I come home to find Carmen bleeding on the couch .The dusky pink mohair looks muddy and worn and dark viscous liquid pools glistening on the floor. Aside from her gaping head wound Carmen looks pretty much like she always has, with smooth caramel skin and flashing dark eyes.

 

Back in the way the world used to be, Carmen and I worked together in a Quonset hut on a hill .The Quonset hut housed a day care center for the children of migrant farm workers and it was made of a cheap corrugated tin that amplified the sound of summer rain. Sunsets were often beautiful at the migrant camp and sometimes I would sit idly on a swing after the center closed, watching as whisky was poured into bright red cans half full of coca cola. Silver harmonicas would be pulled from the pockets of dirt caked jeans while battered guitars were carefully tuned .The purple and pink sky would fill with song and Carmen was always the belle of this after hours ball, laughing and flirting with the fruit pickers who clustered around the splintered wooden steps of the other Quonset huts, as her husband Carlos glowered nearby.

 

Carmen’s sense of style has evolved since those sultry days. Gone are the cheap clingy dresses that used to wrap her like a second skin. Tonight she is wearing buckled pirate boots and a soft fishnet sweater in turquoise, black and orange that seems to be woven of clouds and air.

I frown at the stains on my art deco couch, a recent hard won acquisition .I picked the wrong time to buy a house and every pretty thing, every bit of paint and trimming has come slowly and at great sacrifice .I stare sadly at the crimson of my newly refinished floor. The sky outside is dark and velvet and I know that if I were to peek through the curtains I would not be able to see a single star.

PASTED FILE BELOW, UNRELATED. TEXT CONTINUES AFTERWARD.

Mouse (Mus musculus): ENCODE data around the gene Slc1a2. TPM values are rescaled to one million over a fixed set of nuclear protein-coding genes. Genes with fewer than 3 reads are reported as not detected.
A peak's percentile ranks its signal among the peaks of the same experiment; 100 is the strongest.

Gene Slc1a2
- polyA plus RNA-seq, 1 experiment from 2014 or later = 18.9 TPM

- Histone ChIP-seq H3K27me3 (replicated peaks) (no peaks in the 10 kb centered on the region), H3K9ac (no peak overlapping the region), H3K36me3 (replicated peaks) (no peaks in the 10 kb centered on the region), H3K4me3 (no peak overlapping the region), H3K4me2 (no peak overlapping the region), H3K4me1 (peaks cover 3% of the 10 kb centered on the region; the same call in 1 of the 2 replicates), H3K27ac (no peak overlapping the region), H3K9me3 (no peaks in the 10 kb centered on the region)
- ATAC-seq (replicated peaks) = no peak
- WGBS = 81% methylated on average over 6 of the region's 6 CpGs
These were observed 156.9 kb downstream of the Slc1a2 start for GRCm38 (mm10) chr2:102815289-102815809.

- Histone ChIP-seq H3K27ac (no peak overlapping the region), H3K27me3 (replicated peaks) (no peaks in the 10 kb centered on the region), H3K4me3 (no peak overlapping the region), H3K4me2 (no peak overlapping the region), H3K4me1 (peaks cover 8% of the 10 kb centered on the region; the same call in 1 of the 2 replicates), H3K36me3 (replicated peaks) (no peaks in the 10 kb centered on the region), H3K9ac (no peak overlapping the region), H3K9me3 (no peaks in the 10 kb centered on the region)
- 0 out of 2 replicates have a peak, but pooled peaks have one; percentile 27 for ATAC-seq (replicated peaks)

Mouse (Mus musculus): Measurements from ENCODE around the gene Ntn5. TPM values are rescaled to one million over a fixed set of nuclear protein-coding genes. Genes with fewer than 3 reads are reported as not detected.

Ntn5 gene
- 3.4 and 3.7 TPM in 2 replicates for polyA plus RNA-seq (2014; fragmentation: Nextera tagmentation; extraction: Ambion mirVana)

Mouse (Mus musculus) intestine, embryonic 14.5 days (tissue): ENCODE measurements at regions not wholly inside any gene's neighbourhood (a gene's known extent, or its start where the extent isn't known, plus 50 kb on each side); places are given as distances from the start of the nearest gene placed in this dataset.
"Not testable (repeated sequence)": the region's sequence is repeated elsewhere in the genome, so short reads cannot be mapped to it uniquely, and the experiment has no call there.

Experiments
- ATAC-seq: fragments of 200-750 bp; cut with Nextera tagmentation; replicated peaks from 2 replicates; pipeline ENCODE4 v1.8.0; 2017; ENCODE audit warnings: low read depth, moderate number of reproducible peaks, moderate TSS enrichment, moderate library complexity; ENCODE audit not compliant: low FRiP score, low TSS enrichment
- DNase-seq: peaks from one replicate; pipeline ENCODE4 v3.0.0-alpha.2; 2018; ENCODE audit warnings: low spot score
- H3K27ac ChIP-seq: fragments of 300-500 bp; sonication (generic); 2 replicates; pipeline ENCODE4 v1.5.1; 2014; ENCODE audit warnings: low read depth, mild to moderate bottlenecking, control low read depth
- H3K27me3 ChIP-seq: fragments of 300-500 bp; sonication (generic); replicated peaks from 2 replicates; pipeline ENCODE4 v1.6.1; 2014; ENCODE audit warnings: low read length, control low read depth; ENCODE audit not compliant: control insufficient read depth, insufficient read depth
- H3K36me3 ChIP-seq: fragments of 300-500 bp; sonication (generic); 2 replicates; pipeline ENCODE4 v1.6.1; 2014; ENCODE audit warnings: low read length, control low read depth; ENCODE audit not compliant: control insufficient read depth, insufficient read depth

“Relax ” says Carmen with an exasperated air as she shifts to an upright position. I turn my gaze from the windows back to her. She tilts her head so that I can no longer see the bloody mass of tangled hair and I am struck by how pretty she is.

 

“This will all be gone when I leave”, she says, waving a hand airily at the mess. She snaps her fingers.

“It’s against the rules to leave evidence behind”.

 

I collapse into the wrought iron chair with purple and green striped cushions that I rescued from some back alley yard sale. I stare hard at Carmen. I know I should be surprised to see her but I am not .I watch carefully as insolence curves her full lips into a half smile

 

“You have rules “?

 

“Well think about it”. Carmen’s voice is laced with just a touch of scorn.

“If I didn’t clean up you could bring in experts. There would be DNA analysis. Scientific reports .Our power lies in the suspension of disbelief. It’s so much more effective to just fuck with your head”.